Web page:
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Working in C, on top of unix, I am loading and using a shared library somewhat as follows:


handle = dlopen("nameOfLib");











What I would like is for my application to admit 'plugins' which take the form of dynamically loadable libraries that adhere to a given API.

The tricky part is that I want to load a plugin after calling libInit() and I want the plugin to be able to call libGoToSomeOtherState(), altering the state of the library, but making use of the same 'session' as the application that loaded it.

Any thoughts on how I need to go about coding this are appreciated.

Specifically, what needs to go into the .c files for the plugin and the main program in order for them to share a library instance, state and all?

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related: stackoverflow.com/questions/1602398/… –  jldupont Jan 21 '10 at 17:09
You'll need "-Wl,--export-dynamic" option when linking the executable if you want dynamic library call back into the exe itself. –  Nikolai N Fetissov Jan 21 '10 at 17:19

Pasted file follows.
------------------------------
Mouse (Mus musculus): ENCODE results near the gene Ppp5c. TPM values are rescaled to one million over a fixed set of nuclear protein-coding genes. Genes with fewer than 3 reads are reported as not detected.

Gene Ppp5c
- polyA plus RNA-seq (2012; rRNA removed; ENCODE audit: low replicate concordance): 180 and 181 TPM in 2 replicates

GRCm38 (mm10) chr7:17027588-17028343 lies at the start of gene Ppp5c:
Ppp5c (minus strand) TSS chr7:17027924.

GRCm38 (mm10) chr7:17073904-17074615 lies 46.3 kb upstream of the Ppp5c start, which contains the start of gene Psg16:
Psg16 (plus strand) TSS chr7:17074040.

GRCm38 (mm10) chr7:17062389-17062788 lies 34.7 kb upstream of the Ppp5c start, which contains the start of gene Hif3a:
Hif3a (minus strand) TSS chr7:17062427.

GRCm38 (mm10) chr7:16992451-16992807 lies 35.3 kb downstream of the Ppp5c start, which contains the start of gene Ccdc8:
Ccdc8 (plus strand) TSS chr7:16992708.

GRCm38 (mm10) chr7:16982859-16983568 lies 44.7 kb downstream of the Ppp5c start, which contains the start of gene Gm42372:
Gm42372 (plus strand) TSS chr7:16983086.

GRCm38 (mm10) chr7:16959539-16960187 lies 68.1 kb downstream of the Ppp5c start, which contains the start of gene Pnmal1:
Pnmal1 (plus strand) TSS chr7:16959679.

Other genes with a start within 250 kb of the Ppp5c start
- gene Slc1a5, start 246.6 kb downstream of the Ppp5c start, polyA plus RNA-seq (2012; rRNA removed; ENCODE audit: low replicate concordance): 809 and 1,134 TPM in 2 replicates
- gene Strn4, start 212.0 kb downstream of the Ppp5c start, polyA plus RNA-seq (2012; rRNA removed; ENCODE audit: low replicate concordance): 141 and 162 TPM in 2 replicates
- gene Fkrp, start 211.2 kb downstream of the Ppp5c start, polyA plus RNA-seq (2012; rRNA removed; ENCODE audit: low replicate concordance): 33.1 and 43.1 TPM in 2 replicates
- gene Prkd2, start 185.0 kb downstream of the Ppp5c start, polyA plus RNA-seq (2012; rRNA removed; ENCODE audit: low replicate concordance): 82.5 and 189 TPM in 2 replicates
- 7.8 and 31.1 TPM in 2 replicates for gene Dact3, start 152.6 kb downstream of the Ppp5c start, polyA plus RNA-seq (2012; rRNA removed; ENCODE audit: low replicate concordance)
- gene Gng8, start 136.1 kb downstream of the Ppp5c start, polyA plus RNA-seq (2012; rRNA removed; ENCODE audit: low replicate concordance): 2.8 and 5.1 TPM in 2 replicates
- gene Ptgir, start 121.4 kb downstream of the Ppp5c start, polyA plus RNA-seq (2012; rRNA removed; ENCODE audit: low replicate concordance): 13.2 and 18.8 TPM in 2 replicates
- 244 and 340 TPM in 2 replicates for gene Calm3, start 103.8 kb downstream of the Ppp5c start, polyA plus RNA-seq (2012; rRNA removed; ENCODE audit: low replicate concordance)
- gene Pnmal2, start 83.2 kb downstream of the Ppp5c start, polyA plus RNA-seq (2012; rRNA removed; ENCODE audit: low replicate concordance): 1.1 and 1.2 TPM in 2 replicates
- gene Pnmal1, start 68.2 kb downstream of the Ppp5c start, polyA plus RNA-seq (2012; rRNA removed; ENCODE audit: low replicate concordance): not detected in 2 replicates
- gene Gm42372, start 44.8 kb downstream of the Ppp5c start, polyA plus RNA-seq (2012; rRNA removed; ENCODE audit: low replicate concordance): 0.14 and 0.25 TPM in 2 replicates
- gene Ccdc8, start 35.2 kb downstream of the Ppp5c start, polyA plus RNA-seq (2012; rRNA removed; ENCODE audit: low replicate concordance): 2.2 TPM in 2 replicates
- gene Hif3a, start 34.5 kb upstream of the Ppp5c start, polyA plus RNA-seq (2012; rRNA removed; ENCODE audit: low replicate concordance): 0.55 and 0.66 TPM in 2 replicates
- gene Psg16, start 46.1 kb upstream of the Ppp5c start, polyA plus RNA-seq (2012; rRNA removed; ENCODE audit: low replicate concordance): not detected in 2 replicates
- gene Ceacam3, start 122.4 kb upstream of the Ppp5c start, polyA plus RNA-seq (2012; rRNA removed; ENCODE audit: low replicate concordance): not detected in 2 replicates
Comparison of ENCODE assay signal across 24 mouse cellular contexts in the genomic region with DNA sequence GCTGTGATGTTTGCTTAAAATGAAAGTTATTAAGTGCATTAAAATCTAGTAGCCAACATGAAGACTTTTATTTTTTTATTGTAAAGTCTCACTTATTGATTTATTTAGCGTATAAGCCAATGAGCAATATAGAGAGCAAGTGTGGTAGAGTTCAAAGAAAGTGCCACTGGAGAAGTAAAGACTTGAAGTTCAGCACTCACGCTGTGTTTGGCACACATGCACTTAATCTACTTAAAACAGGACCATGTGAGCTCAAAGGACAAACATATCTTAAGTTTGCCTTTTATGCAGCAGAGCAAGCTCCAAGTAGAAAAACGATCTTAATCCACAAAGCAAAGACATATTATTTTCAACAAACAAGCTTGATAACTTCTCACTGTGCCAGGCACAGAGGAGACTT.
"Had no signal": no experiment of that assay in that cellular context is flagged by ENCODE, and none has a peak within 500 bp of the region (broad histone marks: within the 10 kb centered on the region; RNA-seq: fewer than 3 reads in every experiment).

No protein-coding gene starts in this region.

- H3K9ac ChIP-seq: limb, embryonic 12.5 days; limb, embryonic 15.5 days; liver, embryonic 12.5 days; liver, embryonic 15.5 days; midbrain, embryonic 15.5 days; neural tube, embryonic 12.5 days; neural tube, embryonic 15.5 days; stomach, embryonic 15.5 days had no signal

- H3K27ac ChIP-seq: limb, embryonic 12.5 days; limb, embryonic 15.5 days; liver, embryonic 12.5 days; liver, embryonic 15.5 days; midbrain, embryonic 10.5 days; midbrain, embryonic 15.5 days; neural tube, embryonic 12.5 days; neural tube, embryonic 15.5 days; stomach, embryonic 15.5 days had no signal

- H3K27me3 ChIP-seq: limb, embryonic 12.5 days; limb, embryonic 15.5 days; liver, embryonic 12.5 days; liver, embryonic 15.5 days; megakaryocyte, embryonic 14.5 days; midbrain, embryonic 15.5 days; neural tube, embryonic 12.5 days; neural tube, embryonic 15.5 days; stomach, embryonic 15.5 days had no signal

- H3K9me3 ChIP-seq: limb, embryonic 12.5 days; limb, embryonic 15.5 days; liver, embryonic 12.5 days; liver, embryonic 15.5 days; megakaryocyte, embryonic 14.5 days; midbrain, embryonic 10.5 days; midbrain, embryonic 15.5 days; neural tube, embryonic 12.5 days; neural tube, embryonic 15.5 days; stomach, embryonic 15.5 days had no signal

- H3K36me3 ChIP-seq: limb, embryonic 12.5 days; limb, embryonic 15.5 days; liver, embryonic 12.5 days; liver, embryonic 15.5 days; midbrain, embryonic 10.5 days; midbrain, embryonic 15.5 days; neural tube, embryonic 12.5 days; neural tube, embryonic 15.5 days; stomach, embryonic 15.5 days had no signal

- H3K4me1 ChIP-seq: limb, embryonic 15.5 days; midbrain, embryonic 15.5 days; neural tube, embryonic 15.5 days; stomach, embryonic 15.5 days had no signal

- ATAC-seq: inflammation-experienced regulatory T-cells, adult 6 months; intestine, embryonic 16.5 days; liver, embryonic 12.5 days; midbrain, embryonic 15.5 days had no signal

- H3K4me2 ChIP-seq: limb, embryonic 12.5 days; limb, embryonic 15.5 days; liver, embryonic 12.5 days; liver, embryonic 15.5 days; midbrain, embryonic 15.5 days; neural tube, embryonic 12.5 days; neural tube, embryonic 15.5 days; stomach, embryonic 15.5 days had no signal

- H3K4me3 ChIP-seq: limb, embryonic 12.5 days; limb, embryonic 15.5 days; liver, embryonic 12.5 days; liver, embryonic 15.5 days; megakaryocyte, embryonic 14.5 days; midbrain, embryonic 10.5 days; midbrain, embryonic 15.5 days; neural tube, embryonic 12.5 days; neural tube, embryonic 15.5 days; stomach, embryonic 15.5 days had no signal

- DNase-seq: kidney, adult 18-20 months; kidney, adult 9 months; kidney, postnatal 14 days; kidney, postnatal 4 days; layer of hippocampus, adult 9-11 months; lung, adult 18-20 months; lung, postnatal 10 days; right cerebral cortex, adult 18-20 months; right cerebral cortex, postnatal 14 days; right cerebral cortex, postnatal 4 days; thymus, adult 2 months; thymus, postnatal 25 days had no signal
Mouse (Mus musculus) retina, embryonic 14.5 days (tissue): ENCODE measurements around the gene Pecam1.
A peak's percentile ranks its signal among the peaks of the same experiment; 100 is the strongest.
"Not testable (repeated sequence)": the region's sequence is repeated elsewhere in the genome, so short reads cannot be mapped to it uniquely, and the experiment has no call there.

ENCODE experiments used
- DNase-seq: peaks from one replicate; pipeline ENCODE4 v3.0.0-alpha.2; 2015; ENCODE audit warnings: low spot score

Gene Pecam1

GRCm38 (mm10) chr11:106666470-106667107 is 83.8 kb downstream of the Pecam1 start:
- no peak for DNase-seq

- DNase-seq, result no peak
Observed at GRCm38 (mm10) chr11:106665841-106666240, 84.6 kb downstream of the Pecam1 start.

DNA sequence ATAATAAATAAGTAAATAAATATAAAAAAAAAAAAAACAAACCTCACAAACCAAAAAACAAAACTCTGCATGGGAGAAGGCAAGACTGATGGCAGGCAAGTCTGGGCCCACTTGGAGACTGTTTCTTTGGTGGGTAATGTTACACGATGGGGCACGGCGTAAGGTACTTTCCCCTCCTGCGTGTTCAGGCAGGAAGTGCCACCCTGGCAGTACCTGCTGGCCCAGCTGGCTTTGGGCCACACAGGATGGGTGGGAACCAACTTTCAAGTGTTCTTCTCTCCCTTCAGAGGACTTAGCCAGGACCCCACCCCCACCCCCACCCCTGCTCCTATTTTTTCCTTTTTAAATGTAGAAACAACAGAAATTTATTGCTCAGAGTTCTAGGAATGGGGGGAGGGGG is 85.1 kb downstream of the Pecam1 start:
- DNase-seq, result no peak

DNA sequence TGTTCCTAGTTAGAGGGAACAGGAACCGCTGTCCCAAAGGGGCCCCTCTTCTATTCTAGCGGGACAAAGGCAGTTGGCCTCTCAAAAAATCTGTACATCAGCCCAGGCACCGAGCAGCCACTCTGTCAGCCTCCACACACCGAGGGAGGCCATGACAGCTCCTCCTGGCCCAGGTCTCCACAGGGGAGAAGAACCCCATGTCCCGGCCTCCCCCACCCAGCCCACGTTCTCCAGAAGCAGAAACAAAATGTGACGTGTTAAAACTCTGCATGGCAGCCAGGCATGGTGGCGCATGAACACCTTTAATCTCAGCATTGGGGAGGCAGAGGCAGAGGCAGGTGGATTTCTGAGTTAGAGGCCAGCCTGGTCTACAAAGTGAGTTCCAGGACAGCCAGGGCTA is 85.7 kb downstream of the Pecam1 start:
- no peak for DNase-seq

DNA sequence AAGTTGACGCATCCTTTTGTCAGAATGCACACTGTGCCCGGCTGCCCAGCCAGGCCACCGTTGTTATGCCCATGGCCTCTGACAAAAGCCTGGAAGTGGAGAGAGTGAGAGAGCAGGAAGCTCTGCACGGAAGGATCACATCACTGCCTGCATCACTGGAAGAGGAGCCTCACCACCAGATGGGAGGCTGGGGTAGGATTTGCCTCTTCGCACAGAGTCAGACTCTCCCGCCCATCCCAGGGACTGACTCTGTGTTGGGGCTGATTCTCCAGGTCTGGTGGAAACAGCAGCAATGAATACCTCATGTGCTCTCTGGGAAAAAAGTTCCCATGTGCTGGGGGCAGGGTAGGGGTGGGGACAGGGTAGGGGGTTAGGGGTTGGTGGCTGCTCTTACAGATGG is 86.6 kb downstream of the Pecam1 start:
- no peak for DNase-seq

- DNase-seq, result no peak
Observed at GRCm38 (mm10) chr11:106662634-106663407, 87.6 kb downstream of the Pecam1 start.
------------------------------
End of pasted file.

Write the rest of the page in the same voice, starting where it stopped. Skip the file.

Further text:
4 Answers 4

up vote 1 down vote accepted

The standard way to export an interface to be used by a plugin is to either put that interface itself into a shared library that the plugin links to, or else pass the plugin a structure of function pointers (in libInit(), presumably) that it then uses to do its work.

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I'm not sure if this is exactly what you're looking for, but an article on how to create simple plugins for C programs was posted on reddit a few days ago:


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+1 for that interesting blog! Cheers! :) –  t0mm13b Jan 21 '10 at 21:37

The plugin can call dlsym(RTLD_DEFAULT, "libGoToSomeOtherState") to obtain the address of the function it wants to call, or you can directly pass that function pointer to the plugin's init routine (perhaps within a table of such function pointers).

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As a brief hint I'd suggest using callbacks: either passing the library handle to the plugin, or use function pointers inside the plugin to call the original library functions.

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